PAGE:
When you swing the club down feel like your downswing is under the plane of your backswing more to the right and then up in the through swing. As you swing, feel your shoulders turning and your arms rotating.
Feel the clubface opening and closing. The idea is that you practice this swing with the club off the ground and, as you go, lower the club down to the ground.
The best clubs to use are the 5-iron and longer. A fairway wood is also good because it has more loft than a driver.
And, by the way, always tee the ball up when you are trying to fix an inside and over the top loop. Always. You’ll find it easier to level out your steep approach into the ball. If you get the clubhead swinging on that flatter plane, you are going to be able to square your hands through impact.
There’s no guarantee, of course, but it’s easier. Focus on squaring the back of your left hand at impact. In fact, if you are prone to big slices, try to square the clubface before impact. Take care though. You aren’t trying to turn your hands over, but simply attempting to get the back of your left hand facing the target at impact.
Take a slightly stronger grip, one where the “Vs” formed by your thumbs and forefingers point more toward your right shoulder. You’ll know you’ve gone too far if you start hooking. But before you panic, make sure you are hooking rather than pulling.
If your ball starts to the right and truly hooks, back off toward a neutral grip again. The first goal is to get the ball hooking. Practice off a tee to start with. That will help shallow out your steep swing. Build success by clipping the ball off the tee.
If you start struggling with the ball on the ground, reverse the process. Tee the ball up, or go back to your practice swings with the club off the ground.
There is no time frame. Take as long as you need. Go back to exaggerating the opposite feeling. Feel like you are making the opposite loop. And focus strongly on squaring the back of your left hand. This has to be a conscious thought if you slice.
You hear a lot about how all golfers should hold the club lightly, as if holding a bird (I don’t know many people who hold birds, but I do know what they mean).
And yes, it is great advice. Especially for those who slice. The tighter your hold on the club, the less active your hands will be in the swing and the more you will tend to block the release ofyour shots. A thinner grip can also help by encouraging more hand action through impact.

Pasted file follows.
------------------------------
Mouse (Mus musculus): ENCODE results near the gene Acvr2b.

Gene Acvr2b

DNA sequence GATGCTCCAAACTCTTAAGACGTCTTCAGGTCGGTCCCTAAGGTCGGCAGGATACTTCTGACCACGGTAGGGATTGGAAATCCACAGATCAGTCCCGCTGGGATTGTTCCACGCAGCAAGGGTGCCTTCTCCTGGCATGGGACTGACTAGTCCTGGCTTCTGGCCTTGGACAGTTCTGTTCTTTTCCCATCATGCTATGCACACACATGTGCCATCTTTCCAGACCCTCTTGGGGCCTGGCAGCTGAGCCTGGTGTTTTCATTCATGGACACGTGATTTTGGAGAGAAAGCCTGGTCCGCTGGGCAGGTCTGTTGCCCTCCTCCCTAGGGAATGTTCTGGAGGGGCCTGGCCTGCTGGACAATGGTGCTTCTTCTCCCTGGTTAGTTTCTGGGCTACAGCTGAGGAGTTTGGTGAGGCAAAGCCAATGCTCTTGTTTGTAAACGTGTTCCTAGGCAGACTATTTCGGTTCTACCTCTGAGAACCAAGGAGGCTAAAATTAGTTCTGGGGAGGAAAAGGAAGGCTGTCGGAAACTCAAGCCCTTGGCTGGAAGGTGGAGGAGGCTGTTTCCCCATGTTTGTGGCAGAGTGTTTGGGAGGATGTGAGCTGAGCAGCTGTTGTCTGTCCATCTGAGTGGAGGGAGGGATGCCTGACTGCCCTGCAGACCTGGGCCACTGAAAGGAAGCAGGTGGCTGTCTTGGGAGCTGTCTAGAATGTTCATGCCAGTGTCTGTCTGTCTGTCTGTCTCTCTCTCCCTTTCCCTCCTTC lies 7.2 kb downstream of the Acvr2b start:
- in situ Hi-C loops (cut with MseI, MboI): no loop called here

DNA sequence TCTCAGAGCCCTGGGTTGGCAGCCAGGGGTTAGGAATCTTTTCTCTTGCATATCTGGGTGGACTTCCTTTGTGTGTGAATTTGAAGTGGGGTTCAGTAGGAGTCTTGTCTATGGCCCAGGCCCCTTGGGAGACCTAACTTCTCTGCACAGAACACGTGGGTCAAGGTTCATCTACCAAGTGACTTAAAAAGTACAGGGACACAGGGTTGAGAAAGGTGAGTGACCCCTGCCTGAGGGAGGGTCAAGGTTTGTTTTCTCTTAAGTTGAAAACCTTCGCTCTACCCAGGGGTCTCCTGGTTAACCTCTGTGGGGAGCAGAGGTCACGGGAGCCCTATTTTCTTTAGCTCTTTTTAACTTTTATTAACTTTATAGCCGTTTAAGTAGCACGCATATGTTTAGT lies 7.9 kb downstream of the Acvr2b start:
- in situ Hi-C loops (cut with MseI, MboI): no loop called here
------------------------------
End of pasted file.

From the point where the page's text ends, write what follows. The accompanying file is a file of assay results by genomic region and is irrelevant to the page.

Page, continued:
A larger circumference grip and a tighter pressure deactivates your hands in the swing. A softer grip pressure is always better for golfers who want to get their hands to work so that they can square the clubface at impact.
Too tight? Veins popping is too tight. Your grip pressure if you are trying to fix a slice should be softer than a manly handshake.
To fix a slice, grip the club much softer than you would shake someone’s hand.
Much softer. Go with the dead fish handshake instead. For a hooker, about the same as a regular handshake is a good gauge.
Related Post: How to grip a golf club correctly?
When your golf shots curve to the right, the clubface is late in squaring up. Your body motion is often out ahead of the clubhead, so the face lags behind. Then you have to get everything squaring up earlier.
From the top of your backswing you want to feel like your right shoulder stays back and your hands and arms swing the club down. If your right shoulder jumps out into the shot, your club will subsequently come down steep and outside the plane.
The steep approach will cause your arms to reverse rotate through the shot so the clubface will notsquare up at impact.
If you take the club back more up and around it is easier to keep your right shoulder back. A little adjustment to the stance can also help. Close it a little. Toe your left foot in a little, to the point where it is only just toed out. Toe the right foot out a little. You’ll find it easier to turn on the backswing, much less so on the through swing.
Related Post: How to fix a golf slice?